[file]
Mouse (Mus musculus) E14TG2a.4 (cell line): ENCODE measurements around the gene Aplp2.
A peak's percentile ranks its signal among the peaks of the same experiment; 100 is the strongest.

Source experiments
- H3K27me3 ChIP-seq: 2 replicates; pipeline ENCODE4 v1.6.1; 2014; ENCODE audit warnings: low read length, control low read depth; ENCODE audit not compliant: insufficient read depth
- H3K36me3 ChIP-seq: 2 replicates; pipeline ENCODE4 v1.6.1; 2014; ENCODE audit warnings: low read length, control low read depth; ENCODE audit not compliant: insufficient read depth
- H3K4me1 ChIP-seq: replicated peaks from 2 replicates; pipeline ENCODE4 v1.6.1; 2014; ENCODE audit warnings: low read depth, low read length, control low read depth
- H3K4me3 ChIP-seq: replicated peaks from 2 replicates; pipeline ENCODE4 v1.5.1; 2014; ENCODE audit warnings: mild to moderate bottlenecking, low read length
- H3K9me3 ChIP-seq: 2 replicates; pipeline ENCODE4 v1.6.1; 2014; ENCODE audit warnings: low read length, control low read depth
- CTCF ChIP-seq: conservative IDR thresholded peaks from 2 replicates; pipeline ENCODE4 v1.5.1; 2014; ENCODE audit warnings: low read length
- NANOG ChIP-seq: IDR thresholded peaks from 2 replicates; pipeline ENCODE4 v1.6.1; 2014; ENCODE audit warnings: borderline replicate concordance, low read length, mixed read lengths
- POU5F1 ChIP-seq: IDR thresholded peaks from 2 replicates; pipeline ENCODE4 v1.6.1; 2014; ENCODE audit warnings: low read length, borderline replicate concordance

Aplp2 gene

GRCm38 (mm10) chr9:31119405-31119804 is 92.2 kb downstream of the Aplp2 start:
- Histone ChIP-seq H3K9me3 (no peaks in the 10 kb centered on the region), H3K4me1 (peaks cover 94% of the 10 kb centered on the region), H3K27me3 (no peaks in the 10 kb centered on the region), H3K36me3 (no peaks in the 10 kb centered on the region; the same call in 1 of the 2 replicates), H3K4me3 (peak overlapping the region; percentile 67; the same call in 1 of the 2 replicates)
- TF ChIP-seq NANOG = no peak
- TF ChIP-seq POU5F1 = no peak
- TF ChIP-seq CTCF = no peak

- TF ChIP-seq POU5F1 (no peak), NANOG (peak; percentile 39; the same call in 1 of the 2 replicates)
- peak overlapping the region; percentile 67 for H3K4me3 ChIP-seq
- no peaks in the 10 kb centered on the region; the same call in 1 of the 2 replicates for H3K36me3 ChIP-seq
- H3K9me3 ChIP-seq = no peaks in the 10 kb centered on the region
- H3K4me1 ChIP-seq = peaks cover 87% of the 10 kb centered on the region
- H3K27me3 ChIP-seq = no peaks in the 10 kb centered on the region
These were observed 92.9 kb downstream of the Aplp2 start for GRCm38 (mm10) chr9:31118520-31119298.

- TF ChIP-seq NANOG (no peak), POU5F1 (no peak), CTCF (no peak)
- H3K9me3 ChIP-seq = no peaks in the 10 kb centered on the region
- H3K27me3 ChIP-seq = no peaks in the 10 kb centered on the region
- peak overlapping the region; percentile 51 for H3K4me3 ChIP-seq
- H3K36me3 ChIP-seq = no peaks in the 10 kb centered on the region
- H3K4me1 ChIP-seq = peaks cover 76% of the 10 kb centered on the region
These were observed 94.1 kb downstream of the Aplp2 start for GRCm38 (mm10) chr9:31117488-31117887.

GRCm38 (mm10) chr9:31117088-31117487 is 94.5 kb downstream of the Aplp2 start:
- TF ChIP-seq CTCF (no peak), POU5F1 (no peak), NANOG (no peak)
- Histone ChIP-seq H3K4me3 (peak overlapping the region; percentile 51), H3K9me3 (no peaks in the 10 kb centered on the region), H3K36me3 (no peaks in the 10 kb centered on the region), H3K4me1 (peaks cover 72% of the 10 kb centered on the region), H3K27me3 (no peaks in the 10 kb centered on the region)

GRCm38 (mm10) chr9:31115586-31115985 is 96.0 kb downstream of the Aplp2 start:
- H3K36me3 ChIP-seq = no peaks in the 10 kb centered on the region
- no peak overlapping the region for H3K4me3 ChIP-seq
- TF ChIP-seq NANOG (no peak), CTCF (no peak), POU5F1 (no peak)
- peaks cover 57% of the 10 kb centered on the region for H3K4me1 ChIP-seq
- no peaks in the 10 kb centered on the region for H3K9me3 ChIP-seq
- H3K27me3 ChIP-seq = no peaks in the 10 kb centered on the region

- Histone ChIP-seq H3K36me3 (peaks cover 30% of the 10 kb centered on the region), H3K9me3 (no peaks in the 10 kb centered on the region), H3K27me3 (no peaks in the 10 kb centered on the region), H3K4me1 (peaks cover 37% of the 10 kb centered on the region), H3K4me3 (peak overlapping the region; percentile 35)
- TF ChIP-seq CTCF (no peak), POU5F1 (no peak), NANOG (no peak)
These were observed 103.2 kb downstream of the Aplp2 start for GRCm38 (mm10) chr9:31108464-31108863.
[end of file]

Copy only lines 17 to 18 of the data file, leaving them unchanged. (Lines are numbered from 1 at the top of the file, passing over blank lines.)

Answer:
- TF ChIP-seq CTCF = no peak

- TF ChIP-seq POU5F1 (no peak), NANOG (peak; percentile 39; the same call in 1 of the 2 replicates)